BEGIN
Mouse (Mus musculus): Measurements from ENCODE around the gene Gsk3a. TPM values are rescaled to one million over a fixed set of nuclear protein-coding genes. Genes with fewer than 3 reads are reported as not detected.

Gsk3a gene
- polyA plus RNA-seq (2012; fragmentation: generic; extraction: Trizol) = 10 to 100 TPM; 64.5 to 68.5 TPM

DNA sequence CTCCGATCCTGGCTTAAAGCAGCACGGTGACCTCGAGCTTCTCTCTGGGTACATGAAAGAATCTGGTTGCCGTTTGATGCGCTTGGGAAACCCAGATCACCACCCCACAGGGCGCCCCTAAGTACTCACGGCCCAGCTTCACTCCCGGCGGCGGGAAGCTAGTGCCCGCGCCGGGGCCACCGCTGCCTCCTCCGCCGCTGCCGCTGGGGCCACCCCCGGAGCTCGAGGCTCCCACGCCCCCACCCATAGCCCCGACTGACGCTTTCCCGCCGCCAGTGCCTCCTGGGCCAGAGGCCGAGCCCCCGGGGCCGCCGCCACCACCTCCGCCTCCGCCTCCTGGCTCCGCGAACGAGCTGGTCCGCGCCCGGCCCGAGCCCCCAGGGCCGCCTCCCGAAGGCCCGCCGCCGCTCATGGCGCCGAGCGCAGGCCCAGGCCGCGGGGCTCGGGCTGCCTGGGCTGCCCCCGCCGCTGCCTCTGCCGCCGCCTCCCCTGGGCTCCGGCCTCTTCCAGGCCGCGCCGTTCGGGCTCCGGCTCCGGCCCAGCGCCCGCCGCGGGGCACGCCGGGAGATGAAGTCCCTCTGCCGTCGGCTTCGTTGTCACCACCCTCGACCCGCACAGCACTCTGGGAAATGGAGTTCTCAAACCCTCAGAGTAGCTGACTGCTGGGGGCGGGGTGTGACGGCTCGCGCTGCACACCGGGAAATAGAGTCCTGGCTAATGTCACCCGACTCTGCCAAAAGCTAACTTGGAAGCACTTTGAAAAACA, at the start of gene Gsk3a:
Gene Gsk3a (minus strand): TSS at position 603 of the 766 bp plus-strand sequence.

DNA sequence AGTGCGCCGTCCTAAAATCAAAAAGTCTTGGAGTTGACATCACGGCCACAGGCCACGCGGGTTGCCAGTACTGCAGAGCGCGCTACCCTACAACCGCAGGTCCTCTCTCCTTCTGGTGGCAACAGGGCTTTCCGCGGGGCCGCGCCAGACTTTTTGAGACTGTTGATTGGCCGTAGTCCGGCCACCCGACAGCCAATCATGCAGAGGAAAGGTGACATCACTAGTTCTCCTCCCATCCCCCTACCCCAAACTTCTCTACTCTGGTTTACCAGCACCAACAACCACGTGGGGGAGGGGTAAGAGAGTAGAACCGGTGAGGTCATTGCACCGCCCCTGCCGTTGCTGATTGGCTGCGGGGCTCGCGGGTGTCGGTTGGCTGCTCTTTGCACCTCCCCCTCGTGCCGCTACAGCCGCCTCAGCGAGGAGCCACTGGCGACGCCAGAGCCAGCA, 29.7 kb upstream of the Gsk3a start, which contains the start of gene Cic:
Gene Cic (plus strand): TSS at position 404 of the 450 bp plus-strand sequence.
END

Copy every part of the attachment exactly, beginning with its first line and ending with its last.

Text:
Mouse (Mus musculus): Measurements from ENCODE around the gene Gsk3a. TPM values are rescaled to one million over a fixed set of nuclear protein-coding genes. Genes with fewer than 3 reads are reported as not detected.

Gsk3a gene
- polyA plus RNA-seq (2012; fragmentation: generic; extraction: Trizol) = 10 to 100 TPM; 64.5 to 68.5 TPM

DNA sequence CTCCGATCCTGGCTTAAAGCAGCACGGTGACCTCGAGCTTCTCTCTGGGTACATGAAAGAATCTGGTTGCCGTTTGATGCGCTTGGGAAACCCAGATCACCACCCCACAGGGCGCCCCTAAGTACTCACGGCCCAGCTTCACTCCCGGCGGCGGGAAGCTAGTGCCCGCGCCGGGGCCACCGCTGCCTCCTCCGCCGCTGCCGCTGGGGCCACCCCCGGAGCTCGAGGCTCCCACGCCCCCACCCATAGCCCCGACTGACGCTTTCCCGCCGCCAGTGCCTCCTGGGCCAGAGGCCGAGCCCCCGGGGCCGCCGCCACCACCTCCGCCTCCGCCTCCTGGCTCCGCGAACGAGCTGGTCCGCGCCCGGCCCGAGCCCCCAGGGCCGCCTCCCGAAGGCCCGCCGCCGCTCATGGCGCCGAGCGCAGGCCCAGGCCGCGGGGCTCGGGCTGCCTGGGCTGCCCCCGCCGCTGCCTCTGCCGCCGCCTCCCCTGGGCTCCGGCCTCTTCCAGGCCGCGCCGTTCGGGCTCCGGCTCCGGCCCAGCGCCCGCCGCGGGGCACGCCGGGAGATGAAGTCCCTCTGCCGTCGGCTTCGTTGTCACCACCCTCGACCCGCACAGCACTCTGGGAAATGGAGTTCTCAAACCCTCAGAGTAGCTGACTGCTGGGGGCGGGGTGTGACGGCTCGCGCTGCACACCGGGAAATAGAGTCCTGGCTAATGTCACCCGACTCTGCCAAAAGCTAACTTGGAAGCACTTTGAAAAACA, at the start of gene Gsk3a:
Gene Gsk3a (minus strand): TSS at position 603 of the 766 bp plus-strand sequence.

DNA sequence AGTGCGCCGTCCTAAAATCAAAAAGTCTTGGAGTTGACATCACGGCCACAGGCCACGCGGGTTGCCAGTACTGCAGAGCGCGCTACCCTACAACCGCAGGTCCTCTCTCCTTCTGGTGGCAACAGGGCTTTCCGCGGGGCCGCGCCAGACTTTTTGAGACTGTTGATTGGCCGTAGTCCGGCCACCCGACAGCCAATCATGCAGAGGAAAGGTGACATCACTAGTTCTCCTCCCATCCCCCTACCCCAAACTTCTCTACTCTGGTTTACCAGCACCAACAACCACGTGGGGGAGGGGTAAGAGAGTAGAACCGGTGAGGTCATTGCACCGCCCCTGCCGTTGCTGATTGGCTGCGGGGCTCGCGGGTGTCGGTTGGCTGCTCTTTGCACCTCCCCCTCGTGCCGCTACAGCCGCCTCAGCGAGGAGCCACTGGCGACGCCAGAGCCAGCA, 29.7 kb upstream of the Gsk3a start, which contains the start of gene Cic:
Gene Cic (plus strand): TSS at position 404 of the 450 bp plus-strand sequence.